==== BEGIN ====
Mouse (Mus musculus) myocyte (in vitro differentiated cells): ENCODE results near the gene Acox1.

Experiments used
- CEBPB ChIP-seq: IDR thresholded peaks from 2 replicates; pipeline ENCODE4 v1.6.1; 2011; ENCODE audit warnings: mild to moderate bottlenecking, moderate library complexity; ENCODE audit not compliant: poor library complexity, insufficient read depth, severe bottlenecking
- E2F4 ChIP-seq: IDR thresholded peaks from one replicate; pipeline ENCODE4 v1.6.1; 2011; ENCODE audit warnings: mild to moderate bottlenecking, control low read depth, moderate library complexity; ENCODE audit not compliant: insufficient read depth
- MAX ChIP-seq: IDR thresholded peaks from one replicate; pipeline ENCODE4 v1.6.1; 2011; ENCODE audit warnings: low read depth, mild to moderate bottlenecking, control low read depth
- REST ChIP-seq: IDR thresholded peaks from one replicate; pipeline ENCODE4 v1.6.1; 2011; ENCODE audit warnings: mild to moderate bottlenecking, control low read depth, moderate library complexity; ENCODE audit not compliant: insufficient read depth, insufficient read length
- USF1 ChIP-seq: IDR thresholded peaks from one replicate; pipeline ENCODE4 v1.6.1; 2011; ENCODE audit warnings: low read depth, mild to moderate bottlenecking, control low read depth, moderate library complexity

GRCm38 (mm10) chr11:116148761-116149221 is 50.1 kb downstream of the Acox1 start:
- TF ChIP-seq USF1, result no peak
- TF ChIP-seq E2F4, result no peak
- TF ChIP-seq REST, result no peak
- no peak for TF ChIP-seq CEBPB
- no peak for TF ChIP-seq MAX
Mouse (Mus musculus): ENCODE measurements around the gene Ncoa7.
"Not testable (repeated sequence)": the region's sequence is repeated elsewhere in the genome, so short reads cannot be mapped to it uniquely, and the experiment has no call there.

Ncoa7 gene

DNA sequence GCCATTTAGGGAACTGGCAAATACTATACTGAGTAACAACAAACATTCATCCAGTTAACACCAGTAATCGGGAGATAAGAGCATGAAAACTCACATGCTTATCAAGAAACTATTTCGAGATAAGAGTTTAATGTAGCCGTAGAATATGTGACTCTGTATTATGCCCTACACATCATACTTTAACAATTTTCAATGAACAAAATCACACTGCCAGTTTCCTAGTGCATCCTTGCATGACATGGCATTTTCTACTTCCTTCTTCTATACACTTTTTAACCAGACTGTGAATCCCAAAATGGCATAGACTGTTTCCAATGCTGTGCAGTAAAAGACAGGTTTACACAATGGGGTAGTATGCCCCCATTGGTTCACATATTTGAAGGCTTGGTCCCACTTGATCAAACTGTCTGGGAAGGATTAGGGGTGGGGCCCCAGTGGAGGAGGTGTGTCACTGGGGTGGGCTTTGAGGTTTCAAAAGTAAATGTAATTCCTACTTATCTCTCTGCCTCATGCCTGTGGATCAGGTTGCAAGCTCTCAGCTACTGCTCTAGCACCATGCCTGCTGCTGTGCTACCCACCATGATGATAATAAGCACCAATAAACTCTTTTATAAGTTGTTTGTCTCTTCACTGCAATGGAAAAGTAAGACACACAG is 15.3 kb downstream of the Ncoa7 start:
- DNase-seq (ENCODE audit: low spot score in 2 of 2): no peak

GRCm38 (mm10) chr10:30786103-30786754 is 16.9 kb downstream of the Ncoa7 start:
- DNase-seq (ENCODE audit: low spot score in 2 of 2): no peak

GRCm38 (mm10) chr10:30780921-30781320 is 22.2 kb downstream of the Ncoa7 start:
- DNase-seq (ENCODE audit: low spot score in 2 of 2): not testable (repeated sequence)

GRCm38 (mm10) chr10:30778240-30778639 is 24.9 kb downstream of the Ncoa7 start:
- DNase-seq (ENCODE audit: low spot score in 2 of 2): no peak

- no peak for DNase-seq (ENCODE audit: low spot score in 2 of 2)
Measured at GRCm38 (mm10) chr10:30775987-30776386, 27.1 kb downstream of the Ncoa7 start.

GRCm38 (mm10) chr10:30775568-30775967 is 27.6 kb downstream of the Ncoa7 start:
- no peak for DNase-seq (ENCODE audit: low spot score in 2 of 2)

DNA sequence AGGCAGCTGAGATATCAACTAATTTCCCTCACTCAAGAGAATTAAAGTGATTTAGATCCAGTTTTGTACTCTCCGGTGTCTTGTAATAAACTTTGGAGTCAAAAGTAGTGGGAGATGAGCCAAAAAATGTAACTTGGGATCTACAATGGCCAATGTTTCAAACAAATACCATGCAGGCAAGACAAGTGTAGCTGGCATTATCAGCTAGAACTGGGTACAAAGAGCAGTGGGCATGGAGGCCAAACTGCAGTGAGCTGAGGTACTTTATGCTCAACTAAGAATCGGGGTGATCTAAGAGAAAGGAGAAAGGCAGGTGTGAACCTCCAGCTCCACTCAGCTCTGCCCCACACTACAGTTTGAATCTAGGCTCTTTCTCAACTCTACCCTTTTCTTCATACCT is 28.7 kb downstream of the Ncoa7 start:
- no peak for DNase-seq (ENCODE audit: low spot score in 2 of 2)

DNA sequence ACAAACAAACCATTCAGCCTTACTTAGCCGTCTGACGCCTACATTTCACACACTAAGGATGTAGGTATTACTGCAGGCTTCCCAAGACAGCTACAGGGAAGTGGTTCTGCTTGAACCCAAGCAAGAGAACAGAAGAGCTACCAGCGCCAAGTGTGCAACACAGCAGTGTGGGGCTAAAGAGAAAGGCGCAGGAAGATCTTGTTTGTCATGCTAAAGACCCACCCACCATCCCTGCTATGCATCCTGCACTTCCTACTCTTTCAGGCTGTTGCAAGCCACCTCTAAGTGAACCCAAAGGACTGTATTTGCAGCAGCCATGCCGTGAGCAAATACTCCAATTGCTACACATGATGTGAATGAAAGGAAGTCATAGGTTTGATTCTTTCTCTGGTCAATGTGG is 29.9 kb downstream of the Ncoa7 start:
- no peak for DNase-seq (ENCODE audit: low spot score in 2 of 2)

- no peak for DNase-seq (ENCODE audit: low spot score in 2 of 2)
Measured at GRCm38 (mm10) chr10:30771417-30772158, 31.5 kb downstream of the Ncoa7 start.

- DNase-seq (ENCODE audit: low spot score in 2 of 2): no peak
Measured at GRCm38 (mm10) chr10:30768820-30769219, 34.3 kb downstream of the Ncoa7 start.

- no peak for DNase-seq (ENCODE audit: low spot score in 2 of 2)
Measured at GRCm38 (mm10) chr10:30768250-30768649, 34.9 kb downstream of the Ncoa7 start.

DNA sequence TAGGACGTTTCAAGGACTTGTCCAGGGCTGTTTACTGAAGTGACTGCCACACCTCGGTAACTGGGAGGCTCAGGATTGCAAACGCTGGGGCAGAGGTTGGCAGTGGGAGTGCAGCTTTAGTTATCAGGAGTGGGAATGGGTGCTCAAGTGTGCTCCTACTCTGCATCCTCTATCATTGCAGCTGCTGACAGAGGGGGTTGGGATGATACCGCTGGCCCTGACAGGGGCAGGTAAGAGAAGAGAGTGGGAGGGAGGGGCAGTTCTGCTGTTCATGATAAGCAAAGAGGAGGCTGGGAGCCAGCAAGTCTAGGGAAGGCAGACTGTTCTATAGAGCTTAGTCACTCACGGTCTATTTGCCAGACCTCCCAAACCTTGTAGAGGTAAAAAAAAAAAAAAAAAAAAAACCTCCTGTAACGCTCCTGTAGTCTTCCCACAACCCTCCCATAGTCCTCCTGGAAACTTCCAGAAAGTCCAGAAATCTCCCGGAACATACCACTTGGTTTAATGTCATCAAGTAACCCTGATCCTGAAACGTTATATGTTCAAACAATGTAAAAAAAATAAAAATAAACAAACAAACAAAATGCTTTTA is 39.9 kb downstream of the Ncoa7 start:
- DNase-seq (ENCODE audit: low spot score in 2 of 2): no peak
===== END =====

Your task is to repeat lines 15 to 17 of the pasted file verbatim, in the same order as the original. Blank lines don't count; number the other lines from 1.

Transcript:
"Not testable (repeated sequence)": the region's sequence is repeated elsewhere in the genome, so short reads cannot be mapped to it uniquely, and the experiment has no call there.

Ncoa7 gene

DNA sequence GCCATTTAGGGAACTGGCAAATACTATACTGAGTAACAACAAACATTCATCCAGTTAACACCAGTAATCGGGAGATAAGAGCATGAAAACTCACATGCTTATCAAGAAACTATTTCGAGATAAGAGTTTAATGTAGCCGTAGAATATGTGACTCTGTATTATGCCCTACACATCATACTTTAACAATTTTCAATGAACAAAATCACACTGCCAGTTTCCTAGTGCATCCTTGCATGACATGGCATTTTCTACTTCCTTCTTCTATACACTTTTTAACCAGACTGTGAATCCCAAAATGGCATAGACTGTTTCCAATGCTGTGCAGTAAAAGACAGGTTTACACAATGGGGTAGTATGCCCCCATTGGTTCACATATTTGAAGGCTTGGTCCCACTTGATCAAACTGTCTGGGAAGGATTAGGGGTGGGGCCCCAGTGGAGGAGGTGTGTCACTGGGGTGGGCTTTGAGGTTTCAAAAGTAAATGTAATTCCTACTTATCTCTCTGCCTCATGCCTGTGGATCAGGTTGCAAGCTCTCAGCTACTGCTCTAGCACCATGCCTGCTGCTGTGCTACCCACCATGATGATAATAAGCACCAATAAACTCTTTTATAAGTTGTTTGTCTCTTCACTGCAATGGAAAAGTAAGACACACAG is 15.3 kb downstream of the Ncoa7 start: